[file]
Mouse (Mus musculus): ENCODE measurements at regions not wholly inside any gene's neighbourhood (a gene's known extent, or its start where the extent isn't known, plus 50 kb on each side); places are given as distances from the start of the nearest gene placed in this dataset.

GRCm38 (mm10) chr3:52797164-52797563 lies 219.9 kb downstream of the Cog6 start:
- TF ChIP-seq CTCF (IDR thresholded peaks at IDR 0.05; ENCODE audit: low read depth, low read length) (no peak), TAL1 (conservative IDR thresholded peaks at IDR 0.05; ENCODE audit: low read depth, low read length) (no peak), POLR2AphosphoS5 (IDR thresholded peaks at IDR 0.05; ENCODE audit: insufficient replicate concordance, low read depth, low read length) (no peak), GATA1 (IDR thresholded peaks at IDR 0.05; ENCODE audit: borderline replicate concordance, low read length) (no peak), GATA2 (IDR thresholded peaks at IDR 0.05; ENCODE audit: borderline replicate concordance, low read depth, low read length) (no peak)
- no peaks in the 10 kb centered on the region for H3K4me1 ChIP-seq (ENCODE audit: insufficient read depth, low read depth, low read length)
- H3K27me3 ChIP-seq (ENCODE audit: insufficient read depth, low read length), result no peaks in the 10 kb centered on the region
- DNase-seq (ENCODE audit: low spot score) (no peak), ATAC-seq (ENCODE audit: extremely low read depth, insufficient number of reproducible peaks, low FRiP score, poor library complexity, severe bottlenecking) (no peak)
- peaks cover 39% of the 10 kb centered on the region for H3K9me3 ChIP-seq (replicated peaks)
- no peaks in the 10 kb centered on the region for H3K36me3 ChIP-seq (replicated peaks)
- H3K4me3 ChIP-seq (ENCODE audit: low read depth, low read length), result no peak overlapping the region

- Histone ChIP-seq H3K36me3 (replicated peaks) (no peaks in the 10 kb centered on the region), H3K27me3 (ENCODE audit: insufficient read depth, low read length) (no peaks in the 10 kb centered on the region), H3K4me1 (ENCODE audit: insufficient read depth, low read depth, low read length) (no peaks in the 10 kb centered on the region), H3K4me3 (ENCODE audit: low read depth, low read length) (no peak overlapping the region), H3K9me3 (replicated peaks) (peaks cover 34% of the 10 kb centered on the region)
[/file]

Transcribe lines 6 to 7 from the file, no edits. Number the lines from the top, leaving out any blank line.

- DNase-seq (ENCODE audit: low spot score) (no peak), ATAC-seq (ENCODE audit: extremely low read depth, insufficient number of reproducible peaks, low FRiP score, poor library complexity, severe bottlenecking) (no peak)
- peaks cover 39% of the 10 kb centered on the region for H3K9me3 ChIP-seq (replicated peaks)